By Celia Strong
I think we’ll start this week with the grapes that make our wine. Both of them are new to us and not often seen (or drunk for that matter). One is the second mostly widely planted grape in the world. And, I’ll bet, most of us haven’t heard of it or known when we were drinking it. This is a white wine grape known as Trebbiano, in Italy at least. In Italy, this grape accounts for about one third of all the white wine. In the region of Umbria, it makes the lovely Orvieto wines, which, if you haven’t tried lately, you should because it’s perfect drinking wine for hot weather and not expensive. In Umbria, Trebbiano is called Procanico. Elsewhere in Italy, it has about six different clones that are used. And, balsamic vinegar? We’ve all had some at some point, right? It’s made from Trebbiano.
As a side note, Trebbiano goes by the name Ugni Blanc in France. There it is the most widely planted white wine grape. (I guess Chardonnay isn’t the queen of white grapes that some of us assumed it was. Even if they do have $700 and higher Chards in France.) In the Cognac region just outside Bordeaux, Trebbiano, aka Ugni Blanc, has yet another name — St. Emilion. It is the grape that makes Cognac and Armagnac. (See, you might have drunk some and not known it.)
Anyhow, our second grape is called Garganega, Italy’s sixth most widely planted white wine grape variety. Much of it is grown in the northeastern region of Veneto, around the city of Venice. Genetically, Garganega has been shown to be the same variety as Grecanico from Sicily. Also, it appears to be one of the parent grapes of Trebbiano. In the sub-zone of Soave in the Veneto region, Garganega is the predominant white variety. And, now you know our wine for this week — Soave.
Soave is a dry white wine that comes from the area around the city of Verona. Within the world of Soave wines, there are two legal levels of the wine. There is a DOC Soave that is less restricted and controlled in its production. And, there is the DOCG Soave Superiore. And, yes, that translates as “superior.” More controls, better grapes, etc. Both of these wines also have a possible “Classico” designation that moves them up a notch as well. The Soave DOC was established in 1968 and the Soave Superiore was declared for the 2002 vintage. Garganega makes up 70 to 100 percent of any Soave wine. It can be blended with Pinot Bianco (Pinot Blanc), Chardonnay or Trebbiano di Soave (also called Verdicchio in this area). No wonder we don’t know when we’ve drunk some of these grapes.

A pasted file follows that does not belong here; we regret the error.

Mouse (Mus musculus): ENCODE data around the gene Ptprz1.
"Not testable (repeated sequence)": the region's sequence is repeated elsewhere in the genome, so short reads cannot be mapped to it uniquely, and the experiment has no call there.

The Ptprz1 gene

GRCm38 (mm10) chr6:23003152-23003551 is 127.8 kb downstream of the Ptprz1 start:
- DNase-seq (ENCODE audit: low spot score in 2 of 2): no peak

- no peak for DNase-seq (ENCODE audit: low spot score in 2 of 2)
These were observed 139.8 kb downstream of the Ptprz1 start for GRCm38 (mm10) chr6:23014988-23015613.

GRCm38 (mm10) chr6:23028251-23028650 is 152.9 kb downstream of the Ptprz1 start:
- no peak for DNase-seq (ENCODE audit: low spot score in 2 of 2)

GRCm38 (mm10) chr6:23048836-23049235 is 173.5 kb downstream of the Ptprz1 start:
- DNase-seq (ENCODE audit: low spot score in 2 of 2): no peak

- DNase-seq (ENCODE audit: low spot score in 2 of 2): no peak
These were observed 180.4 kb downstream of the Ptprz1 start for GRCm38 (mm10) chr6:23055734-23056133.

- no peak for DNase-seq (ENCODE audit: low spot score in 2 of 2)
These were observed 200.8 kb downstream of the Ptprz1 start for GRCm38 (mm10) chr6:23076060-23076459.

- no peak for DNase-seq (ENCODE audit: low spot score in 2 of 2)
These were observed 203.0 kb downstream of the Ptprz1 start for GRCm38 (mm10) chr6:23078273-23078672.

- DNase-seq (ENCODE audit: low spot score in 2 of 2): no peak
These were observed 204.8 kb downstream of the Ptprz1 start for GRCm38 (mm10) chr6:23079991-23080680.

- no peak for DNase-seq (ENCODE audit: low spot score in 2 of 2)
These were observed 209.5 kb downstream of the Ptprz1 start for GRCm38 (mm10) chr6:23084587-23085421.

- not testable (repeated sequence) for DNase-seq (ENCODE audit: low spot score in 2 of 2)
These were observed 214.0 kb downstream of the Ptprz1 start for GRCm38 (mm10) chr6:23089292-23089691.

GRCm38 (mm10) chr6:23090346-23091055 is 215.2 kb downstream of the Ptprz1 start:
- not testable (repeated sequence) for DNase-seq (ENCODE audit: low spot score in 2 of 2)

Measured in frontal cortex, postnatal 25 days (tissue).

Soave wines were hugely popular in the United States in the middle of the 20th century. This is because there was an Italian wine boom following the second World War. The popularity of Soave was due mostly to the marketing efforts of a large winery in that part of Italy: Bolla. For years, even since I’ve been in Beaufort, people came to buy “Soave Bolla” like Soave was the winery name. (Interestingly, Bolla stopped making Soave several years ago, which is too bad because we should all be thrilled with these wines all summer.)
Our Soave for today, though, comes from Santi. Santi traces its origins to 1843, when Carlo Santi established a wine cellar in the village of Illasi. The original winery was located in the heart of the most acclaimed wine growing zones in the Veneto near Lake Garda. Santi is now an Italian wine making success story concentrating on four basic wines — Pinot Grigio, Valpolicella, Amarone and Soave Classico. They use mainly their own estate grown grapes and some long term contracts with local growers who follow Santi’s directions. The Santi Soave Vignetti di Monteforte (Monteforte is one of the best areas in the Soave subzone.) is made from grapes grown at about 300 meters above sea level. They face Southwest as they grow so the afternoon sun lingers on them producing layers of flavors. The soil is of volcanic origin with basalt formations and rich in calcium, potassium and magnesium. The grapes are harvested in early October, softly crushed and cold fermented. Malo-lactic fermentation is not allowed to happen so the wine’s acidity is fresh and crisp. The wine is allowed to rest on its lees for seven months which adds complexity and aromatics. The wine is straw colored with a fresh fragrance of elder flowers and hints of tropical fruits, herbs and honey. Just so you know, the blend for this Soave is 90% Garganega and 10% Trebbiano.
A couple of months ago, a “Wine Spectator” write up on this wine said, “Tropical pineapple and mango flavors mix with apple, tangerine and almond in this fruity Soave. A fleshy white, balanced by juicy acidity.” And you can drink it for $11.99 a bottle. Enjoy!
By Celia Strong